From the beginnings of the Khmer Rouge it was obvious that their ideology was based on Maoism. In 1967 Pol Pot wrote a letter to the Chinese Central Party Committee, which lavished “fulsome praise on the cultural revolution,” which he claimed that the Cambodian communists had “studied, are studying and are determined to go on studying continuously without let-up”6. Much of the Khmer Rouge revolution was based upon the Cultural Revolution and the Great Leap Forward in China. Pol Pot’s “Year Zero” programme can be viewed as an extreme version of the Cultural Revolution. Pol Pot believed that after Year Zero Cambodian society would be “purified”. “Capitalism, Western culture, city life, religion, and all foreign influences were to be extinguished in favour of an extreme form of peasant Communism”, much like the Cultural Revolution in China.7 Much of the cultural repression under the Khmer Rouge found it’s predecessor in the “cultural repression of Tibet” that was instituted in the Cultural Revolution.8
In 1976, the Khmer Rouge instituted a campaign very similar to the Great Leap Forward in China, which they initially called the “Great Leap Forward.” But by 1977 it was the “Super Great Leap Forward”. According to Ben Kiernan: “Two major ideological features of China’s Great Leap era, crash collectivism and the concept of a ‘communist wind,’ prefigure [the Khmer Rouge’s] own leap.” During the Great Leap Forward in China, a Chinese official urged “unified uprising, eating, sleeping, setting out to work, and returning from work.” This policy of extreme collectivization was later followed by the Khmer Rouge in Cambodia.9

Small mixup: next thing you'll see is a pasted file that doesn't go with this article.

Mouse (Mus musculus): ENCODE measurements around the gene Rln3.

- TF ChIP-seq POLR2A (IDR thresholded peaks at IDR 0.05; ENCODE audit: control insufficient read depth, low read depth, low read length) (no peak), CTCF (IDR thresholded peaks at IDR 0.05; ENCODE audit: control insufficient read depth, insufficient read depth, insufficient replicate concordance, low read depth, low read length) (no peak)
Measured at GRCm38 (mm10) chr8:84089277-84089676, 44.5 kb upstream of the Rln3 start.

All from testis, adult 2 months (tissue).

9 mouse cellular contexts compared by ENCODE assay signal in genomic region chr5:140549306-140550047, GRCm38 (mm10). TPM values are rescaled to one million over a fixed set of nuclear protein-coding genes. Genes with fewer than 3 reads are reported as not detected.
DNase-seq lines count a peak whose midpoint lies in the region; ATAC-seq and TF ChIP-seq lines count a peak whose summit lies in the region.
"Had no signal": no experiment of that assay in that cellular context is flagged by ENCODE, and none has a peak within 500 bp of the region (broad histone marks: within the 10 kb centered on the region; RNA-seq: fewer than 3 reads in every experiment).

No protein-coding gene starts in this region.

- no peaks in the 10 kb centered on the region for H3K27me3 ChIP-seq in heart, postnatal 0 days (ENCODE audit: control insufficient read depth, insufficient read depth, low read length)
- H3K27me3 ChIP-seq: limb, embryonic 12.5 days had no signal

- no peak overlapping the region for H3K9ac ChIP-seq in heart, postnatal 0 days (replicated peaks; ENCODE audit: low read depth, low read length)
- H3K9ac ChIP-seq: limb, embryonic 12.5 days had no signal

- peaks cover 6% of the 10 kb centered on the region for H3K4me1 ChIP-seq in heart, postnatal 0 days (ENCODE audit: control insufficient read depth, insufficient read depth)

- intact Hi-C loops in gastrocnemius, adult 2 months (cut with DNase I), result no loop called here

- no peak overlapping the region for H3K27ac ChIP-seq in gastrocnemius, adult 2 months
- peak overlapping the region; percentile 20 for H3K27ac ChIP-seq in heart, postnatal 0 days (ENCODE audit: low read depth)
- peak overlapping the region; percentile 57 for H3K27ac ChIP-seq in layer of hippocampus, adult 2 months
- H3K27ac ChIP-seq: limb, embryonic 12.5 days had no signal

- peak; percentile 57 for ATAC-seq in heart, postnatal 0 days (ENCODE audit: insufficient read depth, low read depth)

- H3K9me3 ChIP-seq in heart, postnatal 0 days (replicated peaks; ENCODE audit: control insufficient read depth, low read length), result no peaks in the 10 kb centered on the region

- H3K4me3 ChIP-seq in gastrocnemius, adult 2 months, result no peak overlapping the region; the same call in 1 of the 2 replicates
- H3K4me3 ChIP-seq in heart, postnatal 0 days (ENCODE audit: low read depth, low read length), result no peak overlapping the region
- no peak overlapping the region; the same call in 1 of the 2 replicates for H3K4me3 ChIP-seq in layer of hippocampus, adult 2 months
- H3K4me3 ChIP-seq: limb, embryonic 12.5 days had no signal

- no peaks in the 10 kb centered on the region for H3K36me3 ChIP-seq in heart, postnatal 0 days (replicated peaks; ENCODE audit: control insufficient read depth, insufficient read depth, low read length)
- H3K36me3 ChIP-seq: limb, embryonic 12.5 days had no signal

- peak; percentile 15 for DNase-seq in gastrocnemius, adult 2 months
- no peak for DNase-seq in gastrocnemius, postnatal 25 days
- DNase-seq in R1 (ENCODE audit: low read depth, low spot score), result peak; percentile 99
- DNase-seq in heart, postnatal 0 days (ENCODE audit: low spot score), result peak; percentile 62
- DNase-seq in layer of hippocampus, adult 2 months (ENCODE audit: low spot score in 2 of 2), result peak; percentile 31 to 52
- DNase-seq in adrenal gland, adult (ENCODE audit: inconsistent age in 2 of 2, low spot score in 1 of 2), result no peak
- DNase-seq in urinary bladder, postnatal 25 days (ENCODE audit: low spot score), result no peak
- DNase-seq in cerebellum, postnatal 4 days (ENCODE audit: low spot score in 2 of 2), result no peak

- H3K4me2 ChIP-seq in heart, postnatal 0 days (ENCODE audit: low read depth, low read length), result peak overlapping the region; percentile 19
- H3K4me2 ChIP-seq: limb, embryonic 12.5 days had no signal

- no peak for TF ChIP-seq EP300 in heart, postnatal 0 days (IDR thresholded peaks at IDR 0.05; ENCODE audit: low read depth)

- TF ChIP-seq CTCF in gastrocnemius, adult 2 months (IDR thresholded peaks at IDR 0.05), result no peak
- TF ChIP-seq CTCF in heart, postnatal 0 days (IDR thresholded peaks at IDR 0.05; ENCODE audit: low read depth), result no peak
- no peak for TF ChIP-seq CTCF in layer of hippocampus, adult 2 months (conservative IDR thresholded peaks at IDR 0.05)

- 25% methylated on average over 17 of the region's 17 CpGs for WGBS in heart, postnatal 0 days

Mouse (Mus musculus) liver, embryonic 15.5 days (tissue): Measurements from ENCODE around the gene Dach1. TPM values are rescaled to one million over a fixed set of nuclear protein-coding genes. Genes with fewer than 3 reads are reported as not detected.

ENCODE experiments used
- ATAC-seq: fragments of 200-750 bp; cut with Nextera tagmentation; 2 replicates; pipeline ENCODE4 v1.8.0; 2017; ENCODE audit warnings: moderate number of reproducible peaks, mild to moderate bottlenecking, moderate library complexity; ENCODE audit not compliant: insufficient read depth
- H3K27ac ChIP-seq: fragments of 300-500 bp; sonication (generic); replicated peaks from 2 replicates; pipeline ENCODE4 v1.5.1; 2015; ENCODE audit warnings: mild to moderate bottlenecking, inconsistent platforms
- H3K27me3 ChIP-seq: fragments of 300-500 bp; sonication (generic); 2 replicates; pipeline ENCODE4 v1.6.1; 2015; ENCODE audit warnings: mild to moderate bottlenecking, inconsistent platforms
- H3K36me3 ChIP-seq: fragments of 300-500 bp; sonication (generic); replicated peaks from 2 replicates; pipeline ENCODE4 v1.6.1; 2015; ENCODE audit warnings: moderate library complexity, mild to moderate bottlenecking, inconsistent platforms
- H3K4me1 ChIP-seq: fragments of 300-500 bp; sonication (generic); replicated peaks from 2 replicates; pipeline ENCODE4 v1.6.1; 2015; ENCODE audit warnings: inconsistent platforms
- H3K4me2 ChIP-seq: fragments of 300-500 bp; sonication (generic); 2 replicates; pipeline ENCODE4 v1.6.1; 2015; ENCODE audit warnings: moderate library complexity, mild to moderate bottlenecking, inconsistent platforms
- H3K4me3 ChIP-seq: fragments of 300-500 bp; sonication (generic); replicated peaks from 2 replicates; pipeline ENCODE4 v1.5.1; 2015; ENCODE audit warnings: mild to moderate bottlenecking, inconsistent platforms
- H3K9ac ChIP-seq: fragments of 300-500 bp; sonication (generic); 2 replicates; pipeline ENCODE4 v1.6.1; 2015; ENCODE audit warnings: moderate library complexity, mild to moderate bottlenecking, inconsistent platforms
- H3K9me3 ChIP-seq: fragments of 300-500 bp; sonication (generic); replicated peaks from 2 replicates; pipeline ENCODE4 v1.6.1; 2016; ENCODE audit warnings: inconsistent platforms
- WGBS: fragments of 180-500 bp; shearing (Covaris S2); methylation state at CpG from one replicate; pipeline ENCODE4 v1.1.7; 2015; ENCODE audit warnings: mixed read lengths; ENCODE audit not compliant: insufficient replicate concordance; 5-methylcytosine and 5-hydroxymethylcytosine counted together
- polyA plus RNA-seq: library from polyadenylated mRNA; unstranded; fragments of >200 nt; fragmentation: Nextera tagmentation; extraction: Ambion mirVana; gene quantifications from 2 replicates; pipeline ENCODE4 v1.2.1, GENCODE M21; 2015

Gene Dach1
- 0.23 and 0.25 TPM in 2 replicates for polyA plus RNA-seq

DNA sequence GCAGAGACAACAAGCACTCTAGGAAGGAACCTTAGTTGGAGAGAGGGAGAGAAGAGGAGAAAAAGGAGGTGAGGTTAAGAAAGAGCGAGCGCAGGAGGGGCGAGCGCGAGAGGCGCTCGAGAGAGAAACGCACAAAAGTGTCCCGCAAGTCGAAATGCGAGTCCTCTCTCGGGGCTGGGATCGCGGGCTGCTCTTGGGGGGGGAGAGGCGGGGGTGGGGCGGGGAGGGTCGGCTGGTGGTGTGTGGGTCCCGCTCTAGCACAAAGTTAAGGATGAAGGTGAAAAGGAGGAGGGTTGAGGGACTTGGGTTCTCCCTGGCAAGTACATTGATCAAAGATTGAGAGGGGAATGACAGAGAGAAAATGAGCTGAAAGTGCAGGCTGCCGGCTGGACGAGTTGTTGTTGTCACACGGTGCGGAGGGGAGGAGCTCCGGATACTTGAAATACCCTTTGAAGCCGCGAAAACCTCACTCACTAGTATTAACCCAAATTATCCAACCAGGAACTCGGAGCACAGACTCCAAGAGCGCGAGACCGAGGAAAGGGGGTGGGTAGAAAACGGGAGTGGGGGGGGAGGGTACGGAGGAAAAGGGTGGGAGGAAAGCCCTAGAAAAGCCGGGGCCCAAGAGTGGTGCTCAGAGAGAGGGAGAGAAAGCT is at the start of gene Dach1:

The repression of family was an important policy in Mao’s Great Leap Forward and this was copied with even more extremity by the Khmer Rouge. In 1958 Mao proclaimed that “the family, which emerged in the last period of primitive communism, will in future be abolished”. “Long after the Chinese had abandoned such ideas, Pol Pot took up Mao’s gauntlet.”10 In Cambodia, the Khmer Rouge forced women “to marry [men] they did not know” and “only a camp controller could sanction marriage”11.
In 1960, Mao said that “we must disperse the residents of the big cities to the rural areas”. In China, “100,000 urban enterprises were closed down, and by 1961 ten million people had been moved from urban to rural areas, and another ten million by 1965.”12 During this period Pol Pot went to China to see the Chinese Revolution for himself. The evacuation of Phnom Penh on April 17th 1975, the forced marching of all city dwellers into the countryside and the creation of “Year Zero” by the Khmer Rouge all have their roots in this Chinese “over-correction” of the urbanization policies of the Great Leap Forward. The Khmer Rouge also applied the Chinese policy of extermination of ethnic minorities, intellectuals and city dwellers.
U.S. Bombing and the Growth of the Khmer Rouge